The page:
The nil rate band for Inheritance tax (IHT) has remained frozen at £325,000 since 2009 and will continue to be until 2026. The band will next be up for review in 2026 by which time it could be around £500,000 if increased in line with inflation unless the government decide to still freeze it and raise only the Residence Nil Rate Band (RNRB)

IHT receipts in 2009/10 were £2.38bn compared to £6.1bn in 2021/22. This is an increase of 14% on the previous year (2021/22 was £5.35bn) which constitutes the largest single-year rise in IHT receipts since 2015/16.

The Office for Budget Responsibility (OBR) suggest receipts from this tax will grow further to £8.3bn by 2026.

While IHT has historically been a tax of the very wealthy this is clearly no longer the case… this is now a concern for larger sections of society, particularly homeowners, as the IHT tax net widens.

There has also been a higher volume of wealth transfers due to Covid – partly due to more deaths in the elderly population.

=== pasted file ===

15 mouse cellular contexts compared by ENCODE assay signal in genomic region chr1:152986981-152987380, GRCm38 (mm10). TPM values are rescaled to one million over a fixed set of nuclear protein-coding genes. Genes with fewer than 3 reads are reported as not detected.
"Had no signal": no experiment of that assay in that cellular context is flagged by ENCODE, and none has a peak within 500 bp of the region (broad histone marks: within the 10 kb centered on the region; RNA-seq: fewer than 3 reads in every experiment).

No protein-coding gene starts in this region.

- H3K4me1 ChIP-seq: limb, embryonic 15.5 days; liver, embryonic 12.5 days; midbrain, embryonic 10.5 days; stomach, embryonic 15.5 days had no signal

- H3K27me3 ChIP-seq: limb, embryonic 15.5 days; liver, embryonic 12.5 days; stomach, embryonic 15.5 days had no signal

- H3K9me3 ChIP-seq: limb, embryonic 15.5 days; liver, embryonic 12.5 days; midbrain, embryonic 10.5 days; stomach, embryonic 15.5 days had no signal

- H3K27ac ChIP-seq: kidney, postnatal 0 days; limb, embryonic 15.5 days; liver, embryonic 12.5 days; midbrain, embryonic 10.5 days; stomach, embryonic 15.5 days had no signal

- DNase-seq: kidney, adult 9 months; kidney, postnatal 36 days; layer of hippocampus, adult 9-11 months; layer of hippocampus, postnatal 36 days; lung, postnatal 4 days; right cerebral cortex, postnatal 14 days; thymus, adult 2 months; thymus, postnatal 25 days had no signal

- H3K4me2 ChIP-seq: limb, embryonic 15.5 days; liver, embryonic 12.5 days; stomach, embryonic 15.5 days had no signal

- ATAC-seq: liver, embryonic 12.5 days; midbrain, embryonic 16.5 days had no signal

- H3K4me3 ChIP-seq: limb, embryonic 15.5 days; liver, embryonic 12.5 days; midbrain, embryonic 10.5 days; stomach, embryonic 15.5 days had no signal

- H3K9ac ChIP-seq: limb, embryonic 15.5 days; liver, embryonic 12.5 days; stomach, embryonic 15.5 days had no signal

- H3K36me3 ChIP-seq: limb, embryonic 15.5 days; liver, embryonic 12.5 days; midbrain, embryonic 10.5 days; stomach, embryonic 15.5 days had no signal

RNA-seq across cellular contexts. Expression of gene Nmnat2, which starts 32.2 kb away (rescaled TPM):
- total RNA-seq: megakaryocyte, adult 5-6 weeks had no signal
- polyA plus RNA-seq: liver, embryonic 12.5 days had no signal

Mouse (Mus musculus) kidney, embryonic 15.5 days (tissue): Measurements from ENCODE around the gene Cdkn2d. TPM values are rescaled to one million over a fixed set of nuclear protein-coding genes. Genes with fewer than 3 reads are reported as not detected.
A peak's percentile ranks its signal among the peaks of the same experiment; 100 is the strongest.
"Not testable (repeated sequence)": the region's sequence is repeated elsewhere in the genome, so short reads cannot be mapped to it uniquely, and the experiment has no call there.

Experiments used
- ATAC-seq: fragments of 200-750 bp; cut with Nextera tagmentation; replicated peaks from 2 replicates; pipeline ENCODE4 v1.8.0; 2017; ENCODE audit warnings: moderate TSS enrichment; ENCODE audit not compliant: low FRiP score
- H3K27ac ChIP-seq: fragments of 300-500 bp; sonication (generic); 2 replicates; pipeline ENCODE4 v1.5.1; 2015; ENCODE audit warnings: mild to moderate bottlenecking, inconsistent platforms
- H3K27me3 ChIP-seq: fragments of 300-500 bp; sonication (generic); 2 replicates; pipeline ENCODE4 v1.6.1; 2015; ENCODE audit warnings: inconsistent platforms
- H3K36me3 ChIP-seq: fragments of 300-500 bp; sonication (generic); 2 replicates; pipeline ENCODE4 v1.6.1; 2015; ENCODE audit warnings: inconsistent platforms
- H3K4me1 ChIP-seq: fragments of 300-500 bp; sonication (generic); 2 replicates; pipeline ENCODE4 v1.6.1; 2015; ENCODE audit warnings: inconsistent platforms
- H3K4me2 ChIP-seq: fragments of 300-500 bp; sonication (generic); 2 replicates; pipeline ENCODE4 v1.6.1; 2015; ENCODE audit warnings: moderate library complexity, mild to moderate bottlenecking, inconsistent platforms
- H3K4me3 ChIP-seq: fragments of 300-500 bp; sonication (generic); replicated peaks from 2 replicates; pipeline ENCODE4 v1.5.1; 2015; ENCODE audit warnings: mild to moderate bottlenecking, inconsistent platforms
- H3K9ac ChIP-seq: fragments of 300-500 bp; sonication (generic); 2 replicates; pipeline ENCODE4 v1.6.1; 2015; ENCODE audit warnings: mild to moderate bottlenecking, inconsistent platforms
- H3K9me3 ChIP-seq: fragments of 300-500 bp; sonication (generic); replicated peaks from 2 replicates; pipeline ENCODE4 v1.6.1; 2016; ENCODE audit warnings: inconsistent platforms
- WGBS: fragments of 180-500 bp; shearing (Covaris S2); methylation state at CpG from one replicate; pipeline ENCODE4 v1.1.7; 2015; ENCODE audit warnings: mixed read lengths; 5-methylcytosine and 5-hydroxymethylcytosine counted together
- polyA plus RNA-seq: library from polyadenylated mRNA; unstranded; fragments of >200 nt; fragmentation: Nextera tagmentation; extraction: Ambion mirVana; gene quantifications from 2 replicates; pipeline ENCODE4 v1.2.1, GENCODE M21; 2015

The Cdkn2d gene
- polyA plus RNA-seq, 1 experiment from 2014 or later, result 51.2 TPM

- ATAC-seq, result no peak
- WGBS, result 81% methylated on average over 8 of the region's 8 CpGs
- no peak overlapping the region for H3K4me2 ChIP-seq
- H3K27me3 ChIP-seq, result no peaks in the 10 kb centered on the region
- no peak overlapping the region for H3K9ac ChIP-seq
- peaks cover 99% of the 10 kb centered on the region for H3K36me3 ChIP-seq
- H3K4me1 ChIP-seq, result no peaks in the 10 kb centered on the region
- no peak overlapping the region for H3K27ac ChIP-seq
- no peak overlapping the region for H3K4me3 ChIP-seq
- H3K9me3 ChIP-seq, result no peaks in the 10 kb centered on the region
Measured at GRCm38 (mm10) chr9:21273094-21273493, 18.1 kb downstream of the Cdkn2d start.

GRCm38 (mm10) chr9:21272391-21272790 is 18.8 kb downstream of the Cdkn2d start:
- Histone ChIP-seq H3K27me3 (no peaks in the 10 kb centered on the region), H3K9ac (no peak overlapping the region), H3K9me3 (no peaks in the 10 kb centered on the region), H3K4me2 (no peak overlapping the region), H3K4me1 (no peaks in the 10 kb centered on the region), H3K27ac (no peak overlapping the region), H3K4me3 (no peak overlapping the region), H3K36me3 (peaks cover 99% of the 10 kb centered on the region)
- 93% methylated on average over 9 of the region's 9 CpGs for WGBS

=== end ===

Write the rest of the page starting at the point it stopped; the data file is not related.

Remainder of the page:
There is a considerable amount of planning which can reduce IHT bills. These include setting up a trust, making full use of gift allowances which allow you to pass on money to family while reducing your estate, and making a Will and leaving a legacy to charity.”

The connection to property prices

The average cost of UK property has significantly outstripped inflation at a time when the IHT nil rate band will have been frozen for at least 17 years by April 2026. The average cost of a UK property in June 2022 was £294,845 – the comparable figure for April 2009 was £154,716.

The (RNRB) was introduced in 2017 and allows potentially a further £175,000 to be used against the main residence if left to a direct descendant. Estates over £2m will see the RNRB reduced. However, this doesn’t necessarily help all clients.

To get some help and advice on IHT, please contact Barnet Wills on 0203 189 1737

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